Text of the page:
Acas publishes guidance on marriage and partnership discrimination in the workplace

bloom-1836315_1920Marriage and civil partnership status is one of the lesser know “protected characteristics” under the Equality Act 2010. It is unlawful to discriminate against an employee or worker because they are married or in a civil partnership in the same way as it is unlawful to discriminate against someone because of age, disability, sexual orientation or race or one of the other “protected characteristics”.

Acas recently published a guide for employers and employees/workers on marriage and partnership discrimination in the workplace. The guide explains what marriage and civil partnership discrimination is, how it can happen and the key areas of employment when discrimination can occur. There is also guidance on how employees should raise complaints about marriage and civil partnership discrimination, and how employers should handle such complaints.

There are three main types of marriage and civil partnership discrimination: direct discrimination, indirect discriminations and victimisation.

Direct discrimination occurs when a person is treated less favourably because of their marriage or civil partnership status. An example would be where a married member of the team is not promoted because the role would involve travel, and the employer feels that such a role is best suited to a single person.

Indirect discrimination can occur when a workplace rule, practice or procedure is applied to the whole workforce, but which disadvantages people who are married or in a civil partnership, and which cannot be “objectively justified”. Objective justification basically means that the employer must be seeking to achieve a legitimate business aim, and the less favourable treatment is a necessary and proportionate way of achieving that aim.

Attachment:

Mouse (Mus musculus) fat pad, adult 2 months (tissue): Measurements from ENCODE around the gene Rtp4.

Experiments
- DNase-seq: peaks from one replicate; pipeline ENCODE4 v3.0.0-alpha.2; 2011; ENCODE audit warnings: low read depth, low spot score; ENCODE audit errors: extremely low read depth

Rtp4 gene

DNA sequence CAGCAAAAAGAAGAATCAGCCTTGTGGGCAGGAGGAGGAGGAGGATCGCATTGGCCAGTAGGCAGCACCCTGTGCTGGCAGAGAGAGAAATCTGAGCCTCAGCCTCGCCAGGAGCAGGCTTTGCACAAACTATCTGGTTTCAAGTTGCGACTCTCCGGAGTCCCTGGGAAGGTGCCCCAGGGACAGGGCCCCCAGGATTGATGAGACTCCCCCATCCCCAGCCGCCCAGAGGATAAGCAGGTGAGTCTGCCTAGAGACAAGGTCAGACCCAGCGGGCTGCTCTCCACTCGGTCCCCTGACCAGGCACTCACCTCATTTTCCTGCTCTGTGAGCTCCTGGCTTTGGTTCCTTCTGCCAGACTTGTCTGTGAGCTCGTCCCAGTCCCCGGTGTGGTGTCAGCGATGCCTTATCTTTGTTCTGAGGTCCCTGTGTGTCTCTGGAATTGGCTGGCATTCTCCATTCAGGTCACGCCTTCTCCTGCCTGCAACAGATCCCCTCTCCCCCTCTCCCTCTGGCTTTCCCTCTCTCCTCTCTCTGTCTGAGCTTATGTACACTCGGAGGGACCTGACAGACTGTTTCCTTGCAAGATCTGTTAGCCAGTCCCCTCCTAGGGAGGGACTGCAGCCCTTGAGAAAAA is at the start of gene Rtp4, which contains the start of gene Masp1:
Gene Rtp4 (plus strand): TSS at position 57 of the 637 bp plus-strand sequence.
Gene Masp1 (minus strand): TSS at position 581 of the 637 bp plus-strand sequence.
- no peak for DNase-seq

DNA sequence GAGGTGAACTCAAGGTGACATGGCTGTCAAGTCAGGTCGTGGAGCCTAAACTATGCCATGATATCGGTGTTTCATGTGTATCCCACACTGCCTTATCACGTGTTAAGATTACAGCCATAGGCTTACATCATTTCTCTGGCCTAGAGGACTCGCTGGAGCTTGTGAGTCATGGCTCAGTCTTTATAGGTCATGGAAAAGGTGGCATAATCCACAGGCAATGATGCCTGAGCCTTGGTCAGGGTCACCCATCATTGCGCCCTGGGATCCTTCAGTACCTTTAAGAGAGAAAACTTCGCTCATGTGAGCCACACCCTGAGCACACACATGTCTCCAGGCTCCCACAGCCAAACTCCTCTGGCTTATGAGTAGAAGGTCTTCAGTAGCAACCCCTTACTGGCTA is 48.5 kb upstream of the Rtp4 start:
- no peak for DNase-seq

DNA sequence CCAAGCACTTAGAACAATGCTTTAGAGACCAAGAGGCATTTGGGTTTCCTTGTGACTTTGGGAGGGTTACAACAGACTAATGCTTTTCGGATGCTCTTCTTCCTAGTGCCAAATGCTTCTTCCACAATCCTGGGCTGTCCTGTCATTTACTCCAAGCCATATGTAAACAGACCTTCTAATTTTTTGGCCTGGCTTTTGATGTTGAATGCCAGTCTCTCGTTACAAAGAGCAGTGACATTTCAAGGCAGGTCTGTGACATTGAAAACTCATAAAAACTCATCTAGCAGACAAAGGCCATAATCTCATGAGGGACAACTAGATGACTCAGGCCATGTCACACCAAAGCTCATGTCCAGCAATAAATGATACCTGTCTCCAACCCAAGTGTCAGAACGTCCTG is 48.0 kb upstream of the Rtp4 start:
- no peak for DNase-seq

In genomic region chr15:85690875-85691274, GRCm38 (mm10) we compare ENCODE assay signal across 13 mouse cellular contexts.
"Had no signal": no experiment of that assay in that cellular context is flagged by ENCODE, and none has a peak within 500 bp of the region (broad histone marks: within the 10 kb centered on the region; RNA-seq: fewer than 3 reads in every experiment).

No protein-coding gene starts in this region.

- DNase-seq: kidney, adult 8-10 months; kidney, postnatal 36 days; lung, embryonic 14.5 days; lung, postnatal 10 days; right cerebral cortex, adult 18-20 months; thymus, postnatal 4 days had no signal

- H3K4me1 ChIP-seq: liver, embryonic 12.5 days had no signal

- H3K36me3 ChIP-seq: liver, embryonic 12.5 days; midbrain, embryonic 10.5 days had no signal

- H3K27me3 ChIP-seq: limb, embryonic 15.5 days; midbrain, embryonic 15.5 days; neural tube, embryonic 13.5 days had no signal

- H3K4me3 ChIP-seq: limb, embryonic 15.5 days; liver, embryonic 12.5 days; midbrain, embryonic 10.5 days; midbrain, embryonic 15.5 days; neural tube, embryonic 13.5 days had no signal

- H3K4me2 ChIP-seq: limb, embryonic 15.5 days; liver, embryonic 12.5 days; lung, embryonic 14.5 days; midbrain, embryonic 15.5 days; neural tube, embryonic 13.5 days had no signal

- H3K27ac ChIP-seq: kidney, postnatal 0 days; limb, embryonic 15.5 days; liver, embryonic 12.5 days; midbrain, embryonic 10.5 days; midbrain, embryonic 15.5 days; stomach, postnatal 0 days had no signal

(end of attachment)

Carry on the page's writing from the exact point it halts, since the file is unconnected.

Victimisation is when a person suffers a disadvantage, damage, harm or loss (known legally as a “detriment”) because they have made or supported a complaint or claim about marriage or civil partnership status.

Employers must ensure that terms and conditions of employment, including contractual benefits, do not generally disadvantage or exclude people because they are married or a civil partner. Also, terms and conditions and benefits given to opposite-sex married employees and their spouses, same-sex married employees and their spouses, and civil partner employees and their partners should generally be the same. This might include pay, being allowed to work flexibly, parental leave, paternity leave, shared parental leave, adoption leave or extra days off when an employee gets married or enters into a civil partnership.

Acas has also published a useful factsheet: “Marriage and civil partnership discrimination: top ten myths” which is well worth reading.

If you need advice on discrimination, either for your business or as an employee, please contact Helen Kay on or .

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